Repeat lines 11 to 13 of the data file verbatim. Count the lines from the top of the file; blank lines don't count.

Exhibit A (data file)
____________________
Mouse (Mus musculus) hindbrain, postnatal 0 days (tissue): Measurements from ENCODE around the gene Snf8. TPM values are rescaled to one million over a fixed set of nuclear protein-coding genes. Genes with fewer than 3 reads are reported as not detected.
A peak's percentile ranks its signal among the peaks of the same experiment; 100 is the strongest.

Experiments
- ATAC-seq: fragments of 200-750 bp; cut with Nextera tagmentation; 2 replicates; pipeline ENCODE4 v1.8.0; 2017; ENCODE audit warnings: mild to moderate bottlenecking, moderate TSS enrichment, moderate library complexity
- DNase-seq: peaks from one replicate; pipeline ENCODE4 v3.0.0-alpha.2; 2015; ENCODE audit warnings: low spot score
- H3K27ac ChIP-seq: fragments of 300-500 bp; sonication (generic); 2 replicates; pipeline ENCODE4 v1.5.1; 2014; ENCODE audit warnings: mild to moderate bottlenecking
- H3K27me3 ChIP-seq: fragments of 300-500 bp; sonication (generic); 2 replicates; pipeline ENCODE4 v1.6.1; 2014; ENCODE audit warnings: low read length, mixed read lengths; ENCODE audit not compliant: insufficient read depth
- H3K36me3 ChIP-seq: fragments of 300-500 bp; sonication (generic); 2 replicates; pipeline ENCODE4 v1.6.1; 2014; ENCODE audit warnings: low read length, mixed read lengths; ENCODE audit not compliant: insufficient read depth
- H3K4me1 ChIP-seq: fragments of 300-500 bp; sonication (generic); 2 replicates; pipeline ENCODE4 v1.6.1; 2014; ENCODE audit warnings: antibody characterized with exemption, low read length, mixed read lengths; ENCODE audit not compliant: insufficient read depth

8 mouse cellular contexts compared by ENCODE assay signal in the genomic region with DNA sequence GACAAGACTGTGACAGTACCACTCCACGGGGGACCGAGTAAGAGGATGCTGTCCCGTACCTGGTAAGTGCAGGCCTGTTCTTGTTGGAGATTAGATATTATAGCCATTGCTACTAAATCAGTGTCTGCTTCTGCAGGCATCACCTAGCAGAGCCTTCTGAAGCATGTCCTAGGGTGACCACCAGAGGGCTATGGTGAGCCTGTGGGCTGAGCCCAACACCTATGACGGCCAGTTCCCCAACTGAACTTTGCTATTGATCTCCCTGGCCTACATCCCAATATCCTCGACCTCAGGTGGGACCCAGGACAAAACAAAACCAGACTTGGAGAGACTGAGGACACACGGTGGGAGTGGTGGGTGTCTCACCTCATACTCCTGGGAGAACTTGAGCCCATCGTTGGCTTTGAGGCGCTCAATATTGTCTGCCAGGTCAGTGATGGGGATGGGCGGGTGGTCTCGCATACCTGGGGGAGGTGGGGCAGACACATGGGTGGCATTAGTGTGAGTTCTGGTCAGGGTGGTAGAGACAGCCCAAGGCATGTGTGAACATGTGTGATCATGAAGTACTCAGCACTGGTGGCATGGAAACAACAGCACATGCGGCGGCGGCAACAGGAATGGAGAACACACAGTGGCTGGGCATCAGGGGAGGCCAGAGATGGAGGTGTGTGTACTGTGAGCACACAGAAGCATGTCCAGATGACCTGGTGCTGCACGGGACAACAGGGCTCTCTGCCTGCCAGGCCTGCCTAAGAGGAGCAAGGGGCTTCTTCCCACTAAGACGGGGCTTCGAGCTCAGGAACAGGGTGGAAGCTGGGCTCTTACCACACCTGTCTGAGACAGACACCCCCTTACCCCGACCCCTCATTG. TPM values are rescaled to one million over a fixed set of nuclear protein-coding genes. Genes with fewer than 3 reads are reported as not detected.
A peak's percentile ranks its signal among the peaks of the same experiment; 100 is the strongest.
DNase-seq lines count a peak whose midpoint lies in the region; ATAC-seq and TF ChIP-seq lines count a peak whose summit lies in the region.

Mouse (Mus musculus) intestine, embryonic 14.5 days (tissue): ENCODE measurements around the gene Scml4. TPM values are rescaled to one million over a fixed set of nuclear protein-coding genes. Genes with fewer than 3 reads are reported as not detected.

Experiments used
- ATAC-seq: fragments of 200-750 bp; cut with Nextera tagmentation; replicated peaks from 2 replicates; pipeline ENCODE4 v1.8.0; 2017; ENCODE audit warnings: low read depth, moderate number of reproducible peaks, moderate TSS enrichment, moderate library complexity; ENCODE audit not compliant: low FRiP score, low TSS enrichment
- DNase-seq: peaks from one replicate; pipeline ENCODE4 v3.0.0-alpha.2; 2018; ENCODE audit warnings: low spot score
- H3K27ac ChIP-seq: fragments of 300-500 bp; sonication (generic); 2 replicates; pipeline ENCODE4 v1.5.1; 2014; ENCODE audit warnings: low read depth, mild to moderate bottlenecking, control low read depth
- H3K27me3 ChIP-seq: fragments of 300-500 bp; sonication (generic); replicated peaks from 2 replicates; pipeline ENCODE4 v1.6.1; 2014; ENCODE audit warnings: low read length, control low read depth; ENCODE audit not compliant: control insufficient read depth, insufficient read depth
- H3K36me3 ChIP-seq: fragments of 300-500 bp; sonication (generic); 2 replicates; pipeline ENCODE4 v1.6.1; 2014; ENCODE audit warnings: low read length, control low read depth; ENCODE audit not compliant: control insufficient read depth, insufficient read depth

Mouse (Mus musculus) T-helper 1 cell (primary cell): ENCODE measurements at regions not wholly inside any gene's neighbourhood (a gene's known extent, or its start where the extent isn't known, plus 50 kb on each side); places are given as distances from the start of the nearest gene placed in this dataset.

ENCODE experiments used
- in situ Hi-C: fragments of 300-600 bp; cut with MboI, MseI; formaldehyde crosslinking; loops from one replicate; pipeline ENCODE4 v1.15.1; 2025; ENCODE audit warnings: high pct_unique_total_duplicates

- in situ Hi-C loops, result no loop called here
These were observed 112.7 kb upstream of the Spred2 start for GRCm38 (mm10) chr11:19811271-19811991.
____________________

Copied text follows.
A peak's percentile ranks its signal among the peaks of the same experiment; 100 is the strongest.
DNase-seq lines count a peak whose midpoint lies in the region; ATAC-seq and TF ChIP-seq lines count a peak whose summit lies in the region.

Mouse (Mus musculus) intestine, embryonic 14.5 days (tissue): ENCODE measurements around the gene Scml4. TPM values are rescaled to one million over a fixed set of nuclear protein-coding genes. Genes with fewer than 3 reads are reported as not detected.